I’m 23, transitioning jobs, and I make $32,000 a year. I have $11,000 in a 401(k), and about $15,000 in debt. Should I cash out the 401(k) to pay down my debt?
I don’t think so. When you take money out of a 401(k), they charge you a 10 percent penalty, plus your tax rate. Your tax rate is about 20 percent, so that means you’re going to take a 30 percent hit.
While I love dumping debt, your idea would be kind of like saying, “I want to borrow $11,000 at 30 percent interest to pay off my debt.” That doesn’t make a lot of sense, does it?
I never tell folks to cash out a 401(k) or IRA to pay off debt, unless it’s the only way to avoid foreclosure or bankruptcy. You’re not facing either one of those situations, Cody.
So my answer is no.
What do you think about making bi-weekly mortgage payments?
I think it’s an awesome idea. By doing that, you can pay off a 30-year mortgage in about 22.8 years, on average, depending on the interest rate.
However, I would never pay someone a fee to set up bi-weekly mortgage payments. All you do on a bi-weekly schedule is make half a payment every two weeks. Since there are 26 two-week periods per year, that equals 13 whole payments. It’s nothing magical, and it’s not difficult.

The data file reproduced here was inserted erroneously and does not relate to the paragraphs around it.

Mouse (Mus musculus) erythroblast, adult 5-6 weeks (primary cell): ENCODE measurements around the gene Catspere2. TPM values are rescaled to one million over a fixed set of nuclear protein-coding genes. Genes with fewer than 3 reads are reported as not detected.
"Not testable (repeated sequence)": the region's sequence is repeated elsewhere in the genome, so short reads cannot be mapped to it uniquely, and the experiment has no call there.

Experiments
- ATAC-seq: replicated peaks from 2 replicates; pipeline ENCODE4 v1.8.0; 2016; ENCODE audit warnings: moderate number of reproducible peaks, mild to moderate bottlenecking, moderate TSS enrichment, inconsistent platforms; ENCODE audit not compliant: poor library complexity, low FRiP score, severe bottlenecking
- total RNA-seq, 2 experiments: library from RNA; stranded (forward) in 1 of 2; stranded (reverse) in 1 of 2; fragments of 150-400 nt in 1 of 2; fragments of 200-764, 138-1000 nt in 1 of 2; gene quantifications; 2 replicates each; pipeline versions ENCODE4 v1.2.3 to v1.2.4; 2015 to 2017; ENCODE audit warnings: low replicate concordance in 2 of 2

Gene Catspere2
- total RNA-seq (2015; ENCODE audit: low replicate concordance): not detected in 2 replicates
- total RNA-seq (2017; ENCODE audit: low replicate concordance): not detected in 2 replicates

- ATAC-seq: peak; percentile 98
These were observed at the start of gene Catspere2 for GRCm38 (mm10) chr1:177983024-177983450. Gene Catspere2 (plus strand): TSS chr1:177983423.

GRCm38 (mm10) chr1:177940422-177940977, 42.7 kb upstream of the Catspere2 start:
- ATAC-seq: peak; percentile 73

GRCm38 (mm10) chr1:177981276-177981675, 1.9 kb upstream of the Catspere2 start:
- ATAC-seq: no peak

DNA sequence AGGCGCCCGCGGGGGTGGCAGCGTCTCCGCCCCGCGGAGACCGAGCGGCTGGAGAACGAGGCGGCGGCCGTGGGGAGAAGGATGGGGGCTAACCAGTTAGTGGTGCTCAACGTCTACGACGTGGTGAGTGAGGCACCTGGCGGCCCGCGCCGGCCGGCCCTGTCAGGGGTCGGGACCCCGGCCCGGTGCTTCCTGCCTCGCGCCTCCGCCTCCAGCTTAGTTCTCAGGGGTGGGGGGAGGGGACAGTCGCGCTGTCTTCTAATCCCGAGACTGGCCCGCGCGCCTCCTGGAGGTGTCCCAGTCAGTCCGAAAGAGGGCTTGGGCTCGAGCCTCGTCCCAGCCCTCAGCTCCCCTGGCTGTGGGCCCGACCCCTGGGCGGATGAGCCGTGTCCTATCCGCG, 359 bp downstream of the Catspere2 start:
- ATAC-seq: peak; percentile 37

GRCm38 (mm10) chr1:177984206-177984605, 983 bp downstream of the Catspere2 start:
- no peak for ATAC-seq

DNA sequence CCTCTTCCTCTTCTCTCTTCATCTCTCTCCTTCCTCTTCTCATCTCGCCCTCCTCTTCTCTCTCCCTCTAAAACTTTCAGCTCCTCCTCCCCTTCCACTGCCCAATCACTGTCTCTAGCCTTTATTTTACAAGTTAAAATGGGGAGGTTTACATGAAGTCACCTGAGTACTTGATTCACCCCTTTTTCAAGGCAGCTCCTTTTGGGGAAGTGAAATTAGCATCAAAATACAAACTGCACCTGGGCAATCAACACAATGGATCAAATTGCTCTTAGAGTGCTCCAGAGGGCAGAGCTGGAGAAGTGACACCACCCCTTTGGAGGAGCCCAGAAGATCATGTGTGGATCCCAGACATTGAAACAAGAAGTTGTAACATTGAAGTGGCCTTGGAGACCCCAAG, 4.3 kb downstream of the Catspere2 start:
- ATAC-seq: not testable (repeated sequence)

Go for it, Jeremiah. Get rid of that house payment as fast as you can. Just don’t pay extra fees to make it happen.
I owe the IRS $6,000, and currently I’m making monthly payments. Should I roll this debt into my debt snowball, and then really attack it when it gets to the top of the list?
My advice would be to put the IRS at the very top of your debt snowball. Usually, when it comes to paying off debt, I advise people to arrange their debt snowball from smallest to largest, then start with the smallest one and work their way up. This doesn’t always seem to make mathematical sense, but the truth is personal finance is 80 percent behavior and only 20 percent head knowledge.
Paying off some small debts quickly energizes you and gives you motivation. It makes you feel like you can really do it. Besides, if you were such a math genius, you wouldn’t have debt in the first place.
But the IRS is a different animal altogether. Their interest rates and penalties are ridiculously high. Plus, they have virtually unlimited power to collect.
So put them at the top of the list, and get them paid off as fast as you can.
• Dave Ramsey has written four New York Times best-selling books: “Financial Peace,” “More Than Enough,” “The Total Money Makeover” and “EntreLeadership.” Follow Dave on Twitter at @daveramsey and on the web at daveramsey.com.